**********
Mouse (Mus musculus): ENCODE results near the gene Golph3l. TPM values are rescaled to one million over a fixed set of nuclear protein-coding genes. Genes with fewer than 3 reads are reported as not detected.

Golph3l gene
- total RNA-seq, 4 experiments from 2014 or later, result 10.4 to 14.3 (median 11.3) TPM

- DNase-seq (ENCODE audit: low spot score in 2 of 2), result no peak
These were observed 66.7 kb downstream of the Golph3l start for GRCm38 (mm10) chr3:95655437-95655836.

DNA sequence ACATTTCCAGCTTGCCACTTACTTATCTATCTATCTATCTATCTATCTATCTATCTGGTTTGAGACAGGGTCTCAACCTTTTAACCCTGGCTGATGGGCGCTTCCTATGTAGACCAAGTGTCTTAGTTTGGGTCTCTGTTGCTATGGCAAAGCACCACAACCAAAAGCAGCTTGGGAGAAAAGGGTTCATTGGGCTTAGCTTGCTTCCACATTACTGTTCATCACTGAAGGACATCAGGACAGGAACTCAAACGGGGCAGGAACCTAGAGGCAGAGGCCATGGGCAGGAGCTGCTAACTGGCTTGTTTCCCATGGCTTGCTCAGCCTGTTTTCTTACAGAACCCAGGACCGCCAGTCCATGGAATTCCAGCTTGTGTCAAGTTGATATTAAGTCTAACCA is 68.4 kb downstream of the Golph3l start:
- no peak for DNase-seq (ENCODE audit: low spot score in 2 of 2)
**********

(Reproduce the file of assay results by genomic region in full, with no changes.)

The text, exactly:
Mouse (Mus musculus): ENCODE results near the gene Golph3l. TPM values are rescaled to one million over a fixed set of nuclear protein-coding genes. Genes with fewer than 3 reads are reported as not detected.

Golph3l gene
- total RNA-seq, 4 experiments from 2014 or later, result 10.4 to 14.3 (median 11.3) TPM

- DNase-seq (ENCODE audit: low spot score in 2 of 2), result no peak
These were observed 66.7 kb downstream of the Golph3l start for GRCm38 (mm10) chr3:95655437-95655836.

DNA sequence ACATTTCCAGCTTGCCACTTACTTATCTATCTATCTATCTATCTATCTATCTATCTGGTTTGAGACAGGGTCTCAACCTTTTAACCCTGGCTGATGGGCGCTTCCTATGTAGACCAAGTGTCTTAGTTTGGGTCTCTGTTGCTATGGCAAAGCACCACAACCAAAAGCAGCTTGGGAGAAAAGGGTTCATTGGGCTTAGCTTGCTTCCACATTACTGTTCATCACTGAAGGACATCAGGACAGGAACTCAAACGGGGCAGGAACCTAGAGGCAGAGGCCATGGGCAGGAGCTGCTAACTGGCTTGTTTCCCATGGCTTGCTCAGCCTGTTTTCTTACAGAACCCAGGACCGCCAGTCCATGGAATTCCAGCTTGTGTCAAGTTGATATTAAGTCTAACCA is 68.4 kb downstream of the Golph3l start:
- no peak for DNase-seq (ENCODE audit: low spot score in 2 of 2)